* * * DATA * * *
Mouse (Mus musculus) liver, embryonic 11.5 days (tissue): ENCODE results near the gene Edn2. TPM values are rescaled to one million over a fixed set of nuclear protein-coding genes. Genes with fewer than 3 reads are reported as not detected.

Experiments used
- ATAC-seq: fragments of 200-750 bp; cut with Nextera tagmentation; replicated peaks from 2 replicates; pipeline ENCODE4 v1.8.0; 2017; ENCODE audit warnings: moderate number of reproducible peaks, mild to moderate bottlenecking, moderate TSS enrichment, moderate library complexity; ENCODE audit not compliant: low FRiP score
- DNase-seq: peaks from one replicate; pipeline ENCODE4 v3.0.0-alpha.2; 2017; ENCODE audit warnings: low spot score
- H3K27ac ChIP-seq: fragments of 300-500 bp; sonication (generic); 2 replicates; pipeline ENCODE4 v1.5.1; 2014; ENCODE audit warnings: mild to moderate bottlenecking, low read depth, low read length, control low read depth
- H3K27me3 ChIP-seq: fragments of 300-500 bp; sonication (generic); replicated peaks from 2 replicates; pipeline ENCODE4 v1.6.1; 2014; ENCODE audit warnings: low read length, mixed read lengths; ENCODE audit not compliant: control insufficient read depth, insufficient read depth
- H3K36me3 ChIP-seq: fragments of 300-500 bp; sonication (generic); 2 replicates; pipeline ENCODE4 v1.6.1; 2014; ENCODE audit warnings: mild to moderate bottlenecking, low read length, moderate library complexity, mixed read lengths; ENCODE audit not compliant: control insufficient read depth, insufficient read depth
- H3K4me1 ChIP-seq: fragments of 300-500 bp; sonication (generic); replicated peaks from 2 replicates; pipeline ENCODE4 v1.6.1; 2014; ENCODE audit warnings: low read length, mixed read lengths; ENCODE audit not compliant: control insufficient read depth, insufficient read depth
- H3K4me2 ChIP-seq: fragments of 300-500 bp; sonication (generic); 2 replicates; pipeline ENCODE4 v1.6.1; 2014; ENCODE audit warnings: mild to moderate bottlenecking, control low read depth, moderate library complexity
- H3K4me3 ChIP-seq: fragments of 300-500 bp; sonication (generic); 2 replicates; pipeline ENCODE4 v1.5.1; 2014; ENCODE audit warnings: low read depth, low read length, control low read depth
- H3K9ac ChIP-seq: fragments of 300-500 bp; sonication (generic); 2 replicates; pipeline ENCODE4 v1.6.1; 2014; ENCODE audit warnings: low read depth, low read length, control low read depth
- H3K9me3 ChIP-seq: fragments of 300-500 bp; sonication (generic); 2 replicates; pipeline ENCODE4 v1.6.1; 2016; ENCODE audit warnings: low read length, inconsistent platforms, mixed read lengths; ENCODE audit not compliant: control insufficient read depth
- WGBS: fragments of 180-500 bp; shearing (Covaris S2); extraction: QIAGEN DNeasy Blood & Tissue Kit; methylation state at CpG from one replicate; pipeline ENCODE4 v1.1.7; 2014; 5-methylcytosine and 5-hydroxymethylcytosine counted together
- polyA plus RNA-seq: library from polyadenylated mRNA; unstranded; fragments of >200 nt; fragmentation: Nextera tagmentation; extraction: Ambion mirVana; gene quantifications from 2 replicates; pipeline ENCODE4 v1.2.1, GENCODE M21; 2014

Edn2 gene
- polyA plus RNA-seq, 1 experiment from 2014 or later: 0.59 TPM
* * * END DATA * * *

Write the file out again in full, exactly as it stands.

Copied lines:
Mouse (Mus musculus) liver, embryonic 11.5 days (tissue): ENCODE results near the gene Edn2. TPM values are rescaled to one million over a fixed set of nuclear protein-coding genes. Genes with fewer than 3 reads are reported as not detected.

Experiments used
- ATAC-seq: fragments of 200-750 bp; cut with Nextera tagmentation; replicated peaks from 2 replicates; pipeline ENCODE4 v1.8.0; 2017; ENCODE audit warnings: moderate number of reproducible peaks, mild to moderate bottlenecking, moderate TSS enrichment, moderate library complexity; ENCODE audit not compliant: low FRiP score
- DNase-seq: peaks from one replicate; pipeline ENCODE4 v3.0.0-alpha.2; 2017; ENCODE audit warnings: low spot score
- H3K27ac ChIP-seq: fragments of 300-500 bp; sonication (generic); 2 replicates; pipeline ENCODE4 v1.5.1; 2014; ENCODE audit warnings: mild to moderate bottlenecking, low read depth, low read length, control low read depth
- H3K27me3 ChIP-seq: fragments of 300-500 bp; sonication (generic); replicated peaks from 2 replicates; pipeline ENCODE4 v1.6.1; 2014; ENCODE audit warnings: low read length, mixed read lengths; ENCODE audit not compliant: control insufficient read depth, insufficient read depth
- H3K36me3 ChIP-seq: fragments of 300-500 bp; sonication (generic); 2 replicates; pipeline ENCODE4 v1.6.1; 2014; ENCODE audit warnings: mild to moderate bottlenecking, low read length, moderate library complexity, mixed read lengths; ENCODE audit not compliant: control insufficient read depth, insufficient read depth
- H3K4me1 ChIP-seq: fragments of 300-500 bp; sonication (generic); replicated peaks from 2 replicates; pipeline ENCODE4 v1.6.1; 2014; ENCODE audit warnings: low read length, mixed read lengths; ENCODE audit not compliant: control insufficient read depth, insufficient read depth
- H3K4me2 ChIP-seq: fragments of 300-500 bp; sonication (generic); 2 replicates; pipeline ENCODE4 v1.6.1; 2014; ENCODE audit warnings: mild to moderate bottlenecking, control low read depth, moderate library complexity
- H3K4me3 ChIP-seq: fragments of 300-500 bp; sonication (generic); 2 replicates; pipeline ENCODE4 v1.5.1; 2014; ENCODE audit warnings: low read depth, low read length, control low read depth
- H3K9ac ChIP-seq: fragments of 300-500 bp; sonication (generic); 2 replicates; pipeline ENCODE4 v1.6.1; 2014; ENCODE audit warnings: low read depth, low read length, control low read depth
- H3K9me3 ChIP-seq: fragments of 300-500 bp; sonication (generic); 2 replicates; pipeline ENCODE4 v1.6.1; 2016; ENCODE audit warnings: low read length, inconsistent platforms, mixed read lengths; ENCODE audit not compliant: control insufficient read depth
- WGBS: fragments of 180-500 bp; shearing (Covaris S2); extraction: QIAGEN DNeasy Blood & Tissue Kit; methylation state at CpG from one replicate; pipeline ENCODE4 v1.1.7; 2014; 5-methylcytosine and 5-hydroxymethylcytosine counted together
- polyA plus RNA-seq: library from polyadenylated mRNA; unstranded; fragments of >200 nt; fragmentation: Nextera tagmentation; extraction: Ambion mirVana; gene quantifications from 2 replicates; pipeline ENCODE4 v1.2.1, GENCODE M21; 2014

Edn2 gene
- polyA plus RNA-seq, 1 experiment from 2014 or later: 0.59 TPM